Walking in St Ives and Beyond

There’s no better way to explore Cornwall’s coast than by foot, here’s our guide to the best walks in Cornwall

Surrounded by both the Atlantic Ocean and the English Channel, Cornwall has over 250 miles of beautiful coastal paths to explore. A brisk but breath-taking walk followed by a pub lunch is one of our guests favourite ways to enjoy a day during their stay at our luxury self-catering accommodation. So here’s a rundown of some of the most popular in St Ives and beyond:

 

St. Ives to Zennor

Be warned that the St Ives to Zennor coastal walk is no easy feat. It’s six miles long, taking approximately four hours and requires a little bit of clambering. Sensible footwear is a must! If you’re up for the challenge you will reap the rewards. The coastline is breathtaking and the half way point at Seal Island makes a picturesque break.

 

Once you arrive at Zennor why not stop off at The Tinner’s Arms for a much-needed refuel? Lunch is served from 12–3pm and they have a great Sunday roast. On a warm day you can sit out on the terrace to enjoy the views, and on a cold windswept day you can cosy up by the log fire.

 

Porthminster to Carbis Bay and Lelant

For those wanting less of a challenge the walk from St Ives to Carbis Bay and Lelant is much shorter, only taking around two hours. You have the option of stopping at Carbis Bay and getting the train back into St Ives or you can carry on to Lelant. This flexibility makes it great for all fitness levels.

 

There’s a lot to take in on the walk to Lelant with the spectacular views of the Estuary and Godrevy ahead as well as the chance to see St Uny Church and its atmospheric graveyards. If you go all the way to Lelant why not try some lunch at Scarlett Wine’s Café The Vineyard Table? Enjoy their fresh Mediterranean dishes from 12-3pm and you can try any of the wines from their shop at your table for an additional charge of £5.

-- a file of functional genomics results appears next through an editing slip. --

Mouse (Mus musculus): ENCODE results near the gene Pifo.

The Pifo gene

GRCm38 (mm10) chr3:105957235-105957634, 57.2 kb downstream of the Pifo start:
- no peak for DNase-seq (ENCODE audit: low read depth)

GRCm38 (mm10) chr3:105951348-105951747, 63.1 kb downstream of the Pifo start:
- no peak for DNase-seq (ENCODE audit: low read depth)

Porthcurno to Porthchapel

Even shorter still is the walk from the spectacular Porthcurno beach to very underrated Porthchapel, a beach that is a far less well known than Porthcurno, and much quieter. Perfect if you want to explore something a little bit off the beaten track, and if you’re lucky you might spot a basking shark or two!

 

Marazion to St Michael’s Mount           

As the tide goes out in Marazion it reveals a winding stone causeway leading up to the castle on St Michael’s Mount. It’s a short walk, but definitely worth a trip but don’t forget to check the tide times before you go. Don’t worry if you stay on the island too long, there’s a boat to ferry you back to the mainland.

 

Comfy clothes and sturdy shoes are vital for Cornish coastal paths. If you need help making your five-star self-catering holiday special please don’t hesitate to ask. We’re here to help!